Sharing out your estate

Planning your finances in advance should help you ensure that when you die, everything you own goes where you want it to. Making a Will is the first step in ensuring that your estate is shared out exactly as you want it to be.


If you don’t make a Will, there are rules for sharing out your estate called the ‘Law of Intestacy’, which could mean your money going to family members who may not need it, with your unmarried partner or a partner with whom you are not in a registered civil partnership receiving nothing at all.

If you leave everything to your spouse or registered civil partner, there’ll be no Inheritance Tax to pay because they are classed as an exempt beneficiary. Or you may decide to use your tax-free allowance to give some of your estate to someone else, or to a family trust.

Good reasons to make a Will

A Will sets out who is to benefit from your property and possessions (your estate) after your death. There are many good reasons to make a Will:

- you can decide how your assets are shared – if you don’t have a will, the law says who gets what

- if you’re an unmarried couple (whether or not it’s a same-sex relationship), you can make sure your partner is provided for

- if you’re divorced, you can decide whether to leave anything to your former partner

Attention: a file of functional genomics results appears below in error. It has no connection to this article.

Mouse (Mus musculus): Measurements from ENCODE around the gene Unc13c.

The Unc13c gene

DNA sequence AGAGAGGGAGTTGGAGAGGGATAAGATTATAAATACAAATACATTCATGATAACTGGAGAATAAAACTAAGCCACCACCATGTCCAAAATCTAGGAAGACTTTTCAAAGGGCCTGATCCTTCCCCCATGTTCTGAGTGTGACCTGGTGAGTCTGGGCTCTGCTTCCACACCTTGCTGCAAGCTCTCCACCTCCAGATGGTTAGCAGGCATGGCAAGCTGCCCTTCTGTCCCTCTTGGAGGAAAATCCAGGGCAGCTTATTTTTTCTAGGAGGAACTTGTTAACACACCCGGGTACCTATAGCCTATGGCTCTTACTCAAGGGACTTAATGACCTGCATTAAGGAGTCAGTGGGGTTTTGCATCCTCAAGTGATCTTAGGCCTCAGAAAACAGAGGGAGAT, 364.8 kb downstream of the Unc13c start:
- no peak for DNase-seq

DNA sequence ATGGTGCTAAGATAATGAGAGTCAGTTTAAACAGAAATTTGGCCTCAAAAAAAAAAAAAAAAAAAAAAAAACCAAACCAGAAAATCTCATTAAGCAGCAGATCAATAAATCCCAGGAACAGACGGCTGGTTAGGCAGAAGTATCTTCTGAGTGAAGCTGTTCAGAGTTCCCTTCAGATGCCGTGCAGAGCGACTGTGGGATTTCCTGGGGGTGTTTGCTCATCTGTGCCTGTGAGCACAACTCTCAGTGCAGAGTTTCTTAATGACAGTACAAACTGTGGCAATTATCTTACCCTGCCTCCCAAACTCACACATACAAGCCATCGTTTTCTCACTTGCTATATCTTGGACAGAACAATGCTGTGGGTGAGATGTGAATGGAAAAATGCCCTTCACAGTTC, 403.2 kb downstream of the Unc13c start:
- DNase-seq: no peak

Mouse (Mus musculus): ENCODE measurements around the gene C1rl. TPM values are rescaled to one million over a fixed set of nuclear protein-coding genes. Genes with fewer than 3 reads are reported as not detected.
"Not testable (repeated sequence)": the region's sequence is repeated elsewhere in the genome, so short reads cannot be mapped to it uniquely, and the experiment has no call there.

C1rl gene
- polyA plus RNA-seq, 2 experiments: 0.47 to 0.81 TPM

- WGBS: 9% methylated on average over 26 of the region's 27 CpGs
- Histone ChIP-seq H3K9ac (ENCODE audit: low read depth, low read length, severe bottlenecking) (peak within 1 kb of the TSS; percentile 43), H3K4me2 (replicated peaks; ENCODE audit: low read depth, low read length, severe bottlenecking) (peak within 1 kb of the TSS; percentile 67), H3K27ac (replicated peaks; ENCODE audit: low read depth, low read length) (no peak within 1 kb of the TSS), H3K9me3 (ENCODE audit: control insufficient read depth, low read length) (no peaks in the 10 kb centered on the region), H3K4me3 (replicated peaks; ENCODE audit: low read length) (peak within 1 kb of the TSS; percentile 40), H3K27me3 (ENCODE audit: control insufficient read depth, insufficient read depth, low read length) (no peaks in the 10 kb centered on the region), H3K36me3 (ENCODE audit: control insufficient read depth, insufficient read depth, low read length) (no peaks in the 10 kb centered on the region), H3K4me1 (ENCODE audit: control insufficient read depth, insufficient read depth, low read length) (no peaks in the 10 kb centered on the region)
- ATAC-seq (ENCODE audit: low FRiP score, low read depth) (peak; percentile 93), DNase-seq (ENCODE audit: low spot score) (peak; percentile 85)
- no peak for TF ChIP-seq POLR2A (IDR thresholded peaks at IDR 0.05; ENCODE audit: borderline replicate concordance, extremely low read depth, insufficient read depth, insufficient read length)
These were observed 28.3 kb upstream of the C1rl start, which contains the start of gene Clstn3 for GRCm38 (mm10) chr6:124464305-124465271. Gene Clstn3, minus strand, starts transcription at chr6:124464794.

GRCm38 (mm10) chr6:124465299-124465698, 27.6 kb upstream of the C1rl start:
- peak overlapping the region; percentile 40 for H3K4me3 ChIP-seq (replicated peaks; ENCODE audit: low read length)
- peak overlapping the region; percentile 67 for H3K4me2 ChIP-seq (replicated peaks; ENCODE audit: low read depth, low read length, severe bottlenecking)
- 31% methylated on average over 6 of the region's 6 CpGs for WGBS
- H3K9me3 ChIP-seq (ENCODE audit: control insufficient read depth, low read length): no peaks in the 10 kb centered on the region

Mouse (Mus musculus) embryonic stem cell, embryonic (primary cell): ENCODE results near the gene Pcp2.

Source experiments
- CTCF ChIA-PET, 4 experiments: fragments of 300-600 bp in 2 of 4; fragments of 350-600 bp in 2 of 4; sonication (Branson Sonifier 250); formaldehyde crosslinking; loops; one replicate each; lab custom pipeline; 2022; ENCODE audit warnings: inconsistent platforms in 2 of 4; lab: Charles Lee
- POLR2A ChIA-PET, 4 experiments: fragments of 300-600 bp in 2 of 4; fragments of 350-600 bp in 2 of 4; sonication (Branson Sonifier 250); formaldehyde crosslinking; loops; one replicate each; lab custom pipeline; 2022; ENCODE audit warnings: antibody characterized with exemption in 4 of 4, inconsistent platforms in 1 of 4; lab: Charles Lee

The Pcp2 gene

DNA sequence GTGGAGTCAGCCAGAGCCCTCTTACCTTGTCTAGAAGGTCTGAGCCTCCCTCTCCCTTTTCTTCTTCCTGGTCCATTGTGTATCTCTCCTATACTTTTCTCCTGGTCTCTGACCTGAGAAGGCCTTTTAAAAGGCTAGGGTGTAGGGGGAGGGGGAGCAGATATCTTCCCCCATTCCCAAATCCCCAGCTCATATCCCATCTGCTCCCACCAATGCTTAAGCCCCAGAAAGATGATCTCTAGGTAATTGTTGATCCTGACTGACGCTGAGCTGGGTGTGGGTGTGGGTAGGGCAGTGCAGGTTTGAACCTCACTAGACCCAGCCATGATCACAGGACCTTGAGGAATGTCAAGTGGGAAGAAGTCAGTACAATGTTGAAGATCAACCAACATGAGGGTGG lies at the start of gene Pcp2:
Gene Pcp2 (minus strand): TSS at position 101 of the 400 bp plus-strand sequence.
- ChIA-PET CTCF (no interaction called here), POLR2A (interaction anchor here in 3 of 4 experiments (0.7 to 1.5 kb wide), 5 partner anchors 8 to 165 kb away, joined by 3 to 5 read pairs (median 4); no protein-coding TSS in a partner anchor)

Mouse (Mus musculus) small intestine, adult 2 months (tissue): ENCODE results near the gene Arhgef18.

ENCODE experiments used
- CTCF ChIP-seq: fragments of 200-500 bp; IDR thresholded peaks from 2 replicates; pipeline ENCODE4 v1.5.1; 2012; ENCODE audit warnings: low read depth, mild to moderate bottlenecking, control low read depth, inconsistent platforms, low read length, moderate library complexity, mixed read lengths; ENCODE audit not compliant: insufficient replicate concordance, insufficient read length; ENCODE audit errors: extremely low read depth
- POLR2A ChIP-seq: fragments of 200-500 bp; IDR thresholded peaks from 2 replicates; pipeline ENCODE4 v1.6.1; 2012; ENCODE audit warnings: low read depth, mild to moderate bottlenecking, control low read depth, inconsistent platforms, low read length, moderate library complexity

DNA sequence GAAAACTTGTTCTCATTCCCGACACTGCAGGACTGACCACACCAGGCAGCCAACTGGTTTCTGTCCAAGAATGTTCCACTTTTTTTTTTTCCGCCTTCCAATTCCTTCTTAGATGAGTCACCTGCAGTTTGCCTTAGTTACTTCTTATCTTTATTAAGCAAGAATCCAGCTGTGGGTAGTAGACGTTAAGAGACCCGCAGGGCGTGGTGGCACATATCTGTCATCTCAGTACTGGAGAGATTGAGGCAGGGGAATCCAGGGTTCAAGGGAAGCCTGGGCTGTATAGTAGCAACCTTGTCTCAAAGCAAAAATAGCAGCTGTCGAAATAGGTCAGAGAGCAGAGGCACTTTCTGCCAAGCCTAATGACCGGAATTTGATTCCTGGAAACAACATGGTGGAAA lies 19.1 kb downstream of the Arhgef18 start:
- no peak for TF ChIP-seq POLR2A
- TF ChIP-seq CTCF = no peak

- you can make sure you don’t pay more Inheritance Tax than necessary

Before you write a Will, it’s a good idea to think about what you want included in it.

You should consider:

- how much money and what property and possessions you have

- who you want to benefit from your Will

- who should look after any children under 18 years of age

- who is going to sort out your estate and carry out your wishes after your death, your executor

Passing on your estate

An executor is the person responsible for passing on your estate. You can appoint an executor by naming them in your Will. The courts can also appoint other people to be responsible for doing this job.

Once you’ve made your Will, it is important to keep it in a safe place and tell your executor, close friend or relative where it is.

It is advisable to review your Will every five years and after any major change in your life, such as getting separated, married or divorced, having a child, or moving house. Any change must be by codicil (an addition, amendment or supplement to a Will) or by making a new Will.

Scottish law on inheritance differs from English law.